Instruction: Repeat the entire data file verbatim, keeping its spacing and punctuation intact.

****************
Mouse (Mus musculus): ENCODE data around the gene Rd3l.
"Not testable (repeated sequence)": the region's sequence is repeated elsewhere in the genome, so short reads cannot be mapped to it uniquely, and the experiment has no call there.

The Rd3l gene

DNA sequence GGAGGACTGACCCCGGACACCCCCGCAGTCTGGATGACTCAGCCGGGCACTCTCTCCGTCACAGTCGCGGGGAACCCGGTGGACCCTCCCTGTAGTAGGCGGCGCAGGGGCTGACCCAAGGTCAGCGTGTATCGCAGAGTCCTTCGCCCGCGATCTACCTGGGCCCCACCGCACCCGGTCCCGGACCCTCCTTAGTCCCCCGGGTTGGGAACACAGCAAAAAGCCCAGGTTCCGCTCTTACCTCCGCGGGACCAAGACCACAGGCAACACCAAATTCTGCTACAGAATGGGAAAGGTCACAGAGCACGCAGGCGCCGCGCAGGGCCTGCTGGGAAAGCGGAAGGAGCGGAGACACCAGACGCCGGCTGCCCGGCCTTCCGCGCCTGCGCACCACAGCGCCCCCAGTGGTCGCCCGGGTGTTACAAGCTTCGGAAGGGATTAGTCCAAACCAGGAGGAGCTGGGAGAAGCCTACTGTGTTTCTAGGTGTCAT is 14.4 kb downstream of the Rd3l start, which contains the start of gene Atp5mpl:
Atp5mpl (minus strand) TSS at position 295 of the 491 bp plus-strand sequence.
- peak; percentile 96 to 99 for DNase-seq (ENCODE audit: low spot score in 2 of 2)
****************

Mouse (Mus musculus): ENCODE data around the gene Rd3l.
"Not testable (repeated sequence)": the region's sequence is repeated elsewhere in the genome, so short reads cannot be mapped to it uniquely, and the experiment has no call there.

The Rd3l gene

DNA sequence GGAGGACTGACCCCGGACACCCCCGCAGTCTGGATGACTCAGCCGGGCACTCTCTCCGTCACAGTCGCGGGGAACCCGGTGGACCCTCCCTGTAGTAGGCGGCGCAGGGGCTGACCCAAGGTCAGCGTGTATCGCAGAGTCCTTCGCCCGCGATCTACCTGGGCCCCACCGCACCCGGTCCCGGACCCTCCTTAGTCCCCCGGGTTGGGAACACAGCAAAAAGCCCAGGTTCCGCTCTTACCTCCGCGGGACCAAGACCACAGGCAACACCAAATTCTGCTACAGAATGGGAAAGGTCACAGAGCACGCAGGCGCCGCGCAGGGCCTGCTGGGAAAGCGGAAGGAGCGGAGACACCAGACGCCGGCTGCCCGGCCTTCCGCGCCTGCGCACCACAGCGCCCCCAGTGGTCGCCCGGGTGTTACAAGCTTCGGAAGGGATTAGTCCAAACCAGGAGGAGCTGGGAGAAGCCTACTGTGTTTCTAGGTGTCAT is 14.4 kb downstream of the Rd3l start, which contains the start of gene Atp5mpl:
Atp5mpl (minus strand) TSS at position 295 of the 491 bp plus-strand sequence.
- peak; percentile 96 to 99 for DNase-seq (ENCODE audit: low spot score in 2 of 2)